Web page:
Entries by vene

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The Artistry of Bheki Mseleku

The Artistry of Bheki Mseleku is an in-depth study of his musical style and includes annotated transcriptions and analysis of a selection of compositions and improvisations from his most acclaimed albums including ‘Celebration’, ‘Timelessness’, ‘Star Seeding’, ‘Beauty Of Sunrise’ and ‘Home at Last’.

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Reflections of South Africa Student Leaders 1994 to 2017

Reflections of South African Student Leaders 1994-2017 brings together the reflections of twelve former SRC leaders from across the landscape of South African universities. Each student leader’s reflections are presented in a dedicated chapter that draws closely on an interview conducted in the course of 2018/19 which was followed by an interactive process of co-editing, correcting, and approving the chapter between the researchers and the student leaders.

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Transforming Research Excellence: New Ideas from the Global South

Modern-day science is under great pressure. A potent mix of increasing expectations, limited resources, tensions between competition and cooperation, and the need for evidence-based funding is creating major change in how science is conducted and perceived. Amidst this ‘perfect storm’ is the allure of ‘research excellence’, a concept that drives decisions made by universities and funders, and defines scientists’ research strategies and career trajectories.

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Science Communication in South Africa: Reflections on Current Issues

Why do we need to communicate science? Is science, with its highly specialised language and its arcane methods, too distant to be understood by the public? Is it really possible for citizens to participate meaningfully in scientific research projects and debate? Should scientists be mandated to engage with the public to facilitate better understanding of science? How can they best communicate their special knowledge to be intelligible? These and a plethora of related questions are being raised by researchers and politicians alike as they have become convinced that science and society need to draw nearer to one another.

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Ubushakashatsi mu Bumenyi Nyamuntu n’Imibanire y’Abantu

Research in developed countries is often considered as a means to pave the way towards sustainable development in different areas of the society including science and technology, the economy, governance and security. The authors hope that writing this book in Kinyarwanda will increase research capacity in the humanities and social sciences in Rwanda and in the region.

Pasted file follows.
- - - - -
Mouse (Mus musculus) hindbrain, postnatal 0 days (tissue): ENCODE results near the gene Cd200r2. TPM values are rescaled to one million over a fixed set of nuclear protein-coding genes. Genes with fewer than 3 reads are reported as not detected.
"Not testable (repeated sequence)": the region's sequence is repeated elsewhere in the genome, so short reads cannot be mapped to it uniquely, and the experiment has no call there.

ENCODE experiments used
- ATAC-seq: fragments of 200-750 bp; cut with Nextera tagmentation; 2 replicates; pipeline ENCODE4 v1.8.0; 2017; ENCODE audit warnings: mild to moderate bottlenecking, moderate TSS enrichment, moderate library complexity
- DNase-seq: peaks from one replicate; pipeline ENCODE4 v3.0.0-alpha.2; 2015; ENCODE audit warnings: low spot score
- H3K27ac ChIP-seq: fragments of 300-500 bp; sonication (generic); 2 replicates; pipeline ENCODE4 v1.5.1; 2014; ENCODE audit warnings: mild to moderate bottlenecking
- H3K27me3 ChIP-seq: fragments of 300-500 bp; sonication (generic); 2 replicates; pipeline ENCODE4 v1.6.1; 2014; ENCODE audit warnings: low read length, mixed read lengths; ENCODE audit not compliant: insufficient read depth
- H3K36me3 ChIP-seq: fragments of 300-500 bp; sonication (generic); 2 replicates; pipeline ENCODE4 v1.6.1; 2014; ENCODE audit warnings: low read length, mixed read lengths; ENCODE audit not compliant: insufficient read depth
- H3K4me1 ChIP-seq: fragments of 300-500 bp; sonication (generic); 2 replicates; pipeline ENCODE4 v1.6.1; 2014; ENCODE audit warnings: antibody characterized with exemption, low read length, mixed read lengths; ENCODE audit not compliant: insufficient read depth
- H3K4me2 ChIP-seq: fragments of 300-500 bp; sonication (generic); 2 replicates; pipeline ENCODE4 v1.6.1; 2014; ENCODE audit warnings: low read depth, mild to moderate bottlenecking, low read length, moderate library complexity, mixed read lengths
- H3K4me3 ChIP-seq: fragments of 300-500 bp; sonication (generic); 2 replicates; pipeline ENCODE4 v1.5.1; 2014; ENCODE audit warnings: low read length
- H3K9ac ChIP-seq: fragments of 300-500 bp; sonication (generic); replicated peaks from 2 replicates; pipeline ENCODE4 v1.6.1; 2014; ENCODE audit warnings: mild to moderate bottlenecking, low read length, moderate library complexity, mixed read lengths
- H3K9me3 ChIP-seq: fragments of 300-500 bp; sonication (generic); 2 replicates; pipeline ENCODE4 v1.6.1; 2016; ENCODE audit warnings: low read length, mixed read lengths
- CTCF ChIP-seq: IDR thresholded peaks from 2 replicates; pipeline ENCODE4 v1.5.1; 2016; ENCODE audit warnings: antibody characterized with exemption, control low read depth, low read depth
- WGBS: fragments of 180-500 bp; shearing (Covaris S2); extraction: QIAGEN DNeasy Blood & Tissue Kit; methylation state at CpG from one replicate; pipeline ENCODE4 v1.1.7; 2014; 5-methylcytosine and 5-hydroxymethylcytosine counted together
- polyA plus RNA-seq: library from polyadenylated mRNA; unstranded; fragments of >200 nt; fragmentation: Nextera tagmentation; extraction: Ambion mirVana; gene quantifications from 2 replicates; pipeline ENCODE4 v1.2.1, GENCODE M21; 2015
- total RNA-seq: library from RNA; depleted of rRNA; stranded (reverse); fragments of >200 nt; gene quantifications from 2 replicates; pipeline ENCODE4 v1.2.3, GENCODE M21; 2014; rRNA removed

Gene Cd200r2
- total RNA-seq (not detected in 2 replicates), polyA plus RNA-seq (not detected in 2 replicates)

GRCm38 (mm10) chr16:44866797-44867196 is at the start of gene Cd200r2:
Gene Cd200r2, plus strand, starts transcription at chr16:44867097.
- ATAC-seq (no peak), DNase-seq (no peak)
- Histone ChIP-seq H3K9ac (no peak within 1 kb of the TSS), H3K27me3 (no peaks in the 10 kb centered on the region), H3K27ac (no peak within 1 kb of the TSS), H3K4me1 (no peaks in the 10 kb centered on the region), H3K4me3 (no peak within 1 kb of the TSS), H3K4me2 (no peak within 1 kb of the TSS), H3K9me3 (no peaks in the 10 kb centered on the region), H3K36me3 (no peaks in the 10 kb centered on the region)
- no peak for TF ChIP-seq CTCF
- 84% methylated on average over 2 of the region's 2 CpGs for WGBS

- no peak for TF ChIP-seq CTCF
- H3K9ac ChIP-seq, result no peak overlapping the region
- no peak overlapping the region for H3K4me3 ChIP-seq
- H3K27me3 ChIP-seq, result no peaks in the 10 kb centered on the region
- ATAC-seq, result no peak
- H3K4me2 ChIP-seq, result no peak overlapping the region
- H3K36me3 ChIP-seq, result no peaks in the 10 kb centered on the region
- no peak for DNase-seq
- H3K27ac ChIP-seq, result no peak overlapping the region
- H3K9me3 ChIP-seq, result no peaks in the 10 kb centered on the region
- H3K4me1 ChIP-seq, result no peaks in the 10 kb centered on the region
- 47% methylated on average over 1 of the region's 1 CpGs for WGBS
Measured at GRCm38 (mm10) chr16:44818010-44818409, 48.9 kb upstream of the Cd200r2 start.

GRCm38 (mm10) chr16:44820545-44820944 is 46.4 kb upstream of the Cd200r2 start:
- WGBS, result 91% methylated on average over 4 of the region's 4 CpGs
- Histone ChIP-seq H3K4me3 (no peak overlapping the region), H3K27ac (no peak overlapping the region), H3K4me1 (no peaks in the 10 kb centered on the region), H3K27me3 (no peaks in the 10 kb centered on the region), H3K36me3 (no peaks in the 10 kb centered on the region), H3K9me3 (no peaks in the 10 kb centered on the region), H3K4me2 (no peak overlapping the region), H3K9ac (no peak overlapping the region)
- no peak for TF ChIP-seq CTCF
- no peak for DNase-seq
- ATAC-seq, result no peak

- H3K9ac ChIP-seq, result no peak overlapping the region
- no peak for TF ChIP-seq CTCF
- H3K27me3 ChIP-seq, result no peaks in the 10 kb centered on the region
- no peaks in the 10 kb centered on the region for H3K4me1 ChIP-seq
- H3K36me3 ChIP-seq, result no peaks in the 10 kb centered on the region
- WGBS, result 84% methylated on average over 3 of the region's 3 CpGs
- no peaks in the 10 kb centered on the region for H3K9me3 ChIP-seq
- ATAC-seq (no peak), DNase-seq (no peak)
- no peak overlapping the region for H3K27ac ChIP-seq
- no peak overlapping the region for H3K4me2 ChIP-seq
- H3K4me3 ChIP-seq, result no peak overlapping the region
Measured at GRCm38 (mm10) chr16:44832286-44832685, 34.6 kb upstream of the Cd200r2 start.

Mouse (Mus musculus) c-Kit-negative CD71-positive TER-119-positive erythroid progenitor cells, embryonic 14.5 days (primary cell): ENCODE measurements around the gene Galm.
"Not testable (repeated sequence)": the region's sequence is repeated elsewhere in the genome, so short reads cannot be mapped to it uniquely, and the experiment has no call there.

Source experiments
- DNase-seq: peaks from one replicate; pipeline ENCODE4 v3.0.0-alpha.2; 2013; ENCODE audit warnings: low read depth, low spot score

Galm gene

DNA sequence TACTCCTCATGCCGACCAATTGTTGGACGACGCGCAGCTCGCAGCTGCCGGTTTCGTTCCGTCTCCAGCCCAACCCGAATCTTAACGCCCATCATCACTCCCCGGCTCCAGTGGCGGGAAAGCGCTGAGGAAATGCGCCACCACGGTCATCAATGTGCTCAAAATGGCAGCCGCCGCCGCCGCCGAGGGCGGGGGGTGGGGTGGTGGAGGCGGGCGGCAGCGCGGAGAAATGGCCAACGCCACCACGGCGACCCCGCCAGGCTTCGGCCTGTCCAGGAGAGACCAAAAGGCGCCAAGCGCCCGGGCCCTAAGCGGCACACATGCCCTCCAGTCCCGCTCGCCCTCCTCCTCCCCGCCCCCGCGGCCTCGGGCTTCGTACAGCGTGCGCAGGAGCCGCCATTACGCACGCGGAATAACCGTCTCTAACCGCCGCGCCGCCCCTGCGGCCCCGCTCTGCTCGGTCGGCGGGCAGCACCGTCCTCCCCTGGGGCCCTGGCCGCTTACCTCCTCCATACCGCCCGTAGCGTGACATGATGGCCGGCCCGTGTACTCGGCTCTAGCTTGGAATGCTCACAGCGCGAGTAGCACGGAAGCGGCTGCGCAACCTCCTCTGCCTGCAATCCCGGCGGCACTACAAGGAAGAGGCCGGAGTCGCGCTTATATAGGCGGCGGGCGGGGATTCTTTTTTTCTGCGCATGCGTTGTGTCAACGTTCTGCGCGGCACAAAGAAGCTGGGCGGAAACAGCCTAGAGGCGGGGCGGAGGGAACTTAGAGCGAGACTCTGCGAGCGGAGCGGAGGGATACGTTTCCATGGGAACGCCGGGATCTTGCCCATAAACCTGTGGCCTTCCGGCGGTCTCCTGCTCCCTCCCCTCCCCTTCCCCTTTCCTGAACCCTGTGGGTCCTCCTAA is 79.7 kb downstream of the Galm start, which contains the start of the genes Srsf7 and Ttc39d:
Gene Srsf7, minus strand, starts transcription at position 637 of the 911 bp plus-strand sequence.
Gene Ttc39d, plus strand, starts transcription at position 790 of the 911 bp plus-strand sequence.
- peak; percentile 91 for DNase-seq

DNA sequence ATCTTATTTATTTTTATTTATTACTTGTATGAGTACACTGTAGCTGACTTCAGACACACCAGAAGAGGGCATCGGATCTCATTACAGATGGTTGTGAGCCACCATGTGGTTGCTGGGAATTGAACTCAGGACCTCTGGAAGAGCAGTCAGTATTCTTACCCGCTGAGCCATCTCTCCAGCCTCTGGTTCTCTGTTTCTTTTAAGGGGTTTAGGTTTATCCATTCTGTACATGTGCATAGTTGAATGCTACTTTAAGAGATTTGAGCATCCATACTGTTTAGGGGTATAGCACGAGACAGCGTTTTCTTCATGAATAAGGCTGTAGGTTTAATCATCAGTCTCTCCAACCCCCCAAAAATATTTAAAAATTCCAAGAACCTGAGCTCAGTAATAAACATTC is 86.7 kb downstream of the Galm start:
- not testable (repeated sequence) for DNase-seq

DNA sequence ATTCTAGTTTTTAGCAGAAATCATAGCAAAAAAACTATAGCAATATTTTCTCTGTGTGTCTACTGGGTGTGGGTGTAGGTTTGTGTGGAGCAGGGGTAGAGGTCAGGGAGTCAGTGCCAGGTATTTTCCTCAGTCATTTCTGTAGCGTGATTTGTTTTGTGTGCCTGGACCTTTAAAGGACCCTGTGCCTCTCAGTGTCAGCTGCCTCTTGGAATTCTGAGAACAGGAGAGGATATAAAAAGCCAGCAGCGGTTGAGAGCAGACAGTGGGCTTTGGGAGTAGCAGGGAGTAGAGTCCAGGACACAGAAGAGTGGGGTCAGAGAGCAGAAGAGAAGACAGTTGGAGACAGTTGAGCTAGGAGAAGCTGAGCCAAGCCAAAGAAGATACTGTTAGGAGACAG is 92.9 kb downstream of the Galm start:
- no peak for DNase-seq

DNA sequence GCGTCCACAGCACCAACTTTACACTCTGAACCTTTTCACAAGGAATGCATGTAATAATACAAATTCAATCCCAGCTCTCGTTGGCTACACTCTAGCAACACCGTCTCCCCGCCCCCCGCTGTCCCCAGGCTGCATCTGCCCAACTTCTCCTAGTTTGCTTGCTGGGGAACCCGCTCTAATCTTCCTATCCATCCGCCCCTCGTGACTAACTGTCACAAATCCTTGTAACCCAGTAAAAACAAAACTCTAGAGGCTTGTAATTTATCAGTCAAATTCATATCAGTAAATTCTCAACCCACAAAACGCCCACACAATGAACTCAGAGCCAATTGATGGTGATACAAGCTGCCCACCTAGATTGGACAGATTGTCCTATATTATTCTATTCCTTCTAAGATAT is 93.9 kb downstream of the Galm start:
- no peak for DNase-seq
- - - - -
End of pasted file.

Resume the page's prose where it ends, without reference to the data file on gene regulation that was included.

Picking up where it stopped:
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State of Open Data

It’s been ten years since open data first broke onto the global stage. Over the past decade, thousands of programmes and projects around the world have worked to open data and use it to address a myriad of social and economic challenges. Meanwhile, issues related to data rights and privacy have moved to the centre of public and political discourse. As the open data movement enters a new phase in its evolution, shifting to target real-world problems and embed open data thinking into other existing or emerging communities of practice, big questions still remain. How will open data initiatives respond to new concerns about privacy, inclusion, and artificial intelligence? And what can we learn from the last decade in order to deliver impact where it is most needed? The State of Open Data brings together over 60 authors from around the world to address these questions and to take stock of the real progress made to date across sectors and around the world, uncovering the issues that will shape the future of open data in the years to come.

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African Markets and the Utu-buntu Business Model: A Perspective in Economic Informality in Nairobi

The persistence of indigenous African markets in the context of a hostile or neglectful business and policy environment makes them worthy of analysis. An investigation of Afrocentric business ethics is long overdue. Attempting to understand the actions and efforts of informal traders and artisans from their own points of view, and analysing how they organise and get by, allows for viable approaches to be identified to integrate them into global urban models and cultures.

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The Next Generation of Scientists

This book reports on the main findings of a three-and-a-half-year international project in order to assist its readers in better understanding the African research system in general, and more specifically its young scientists.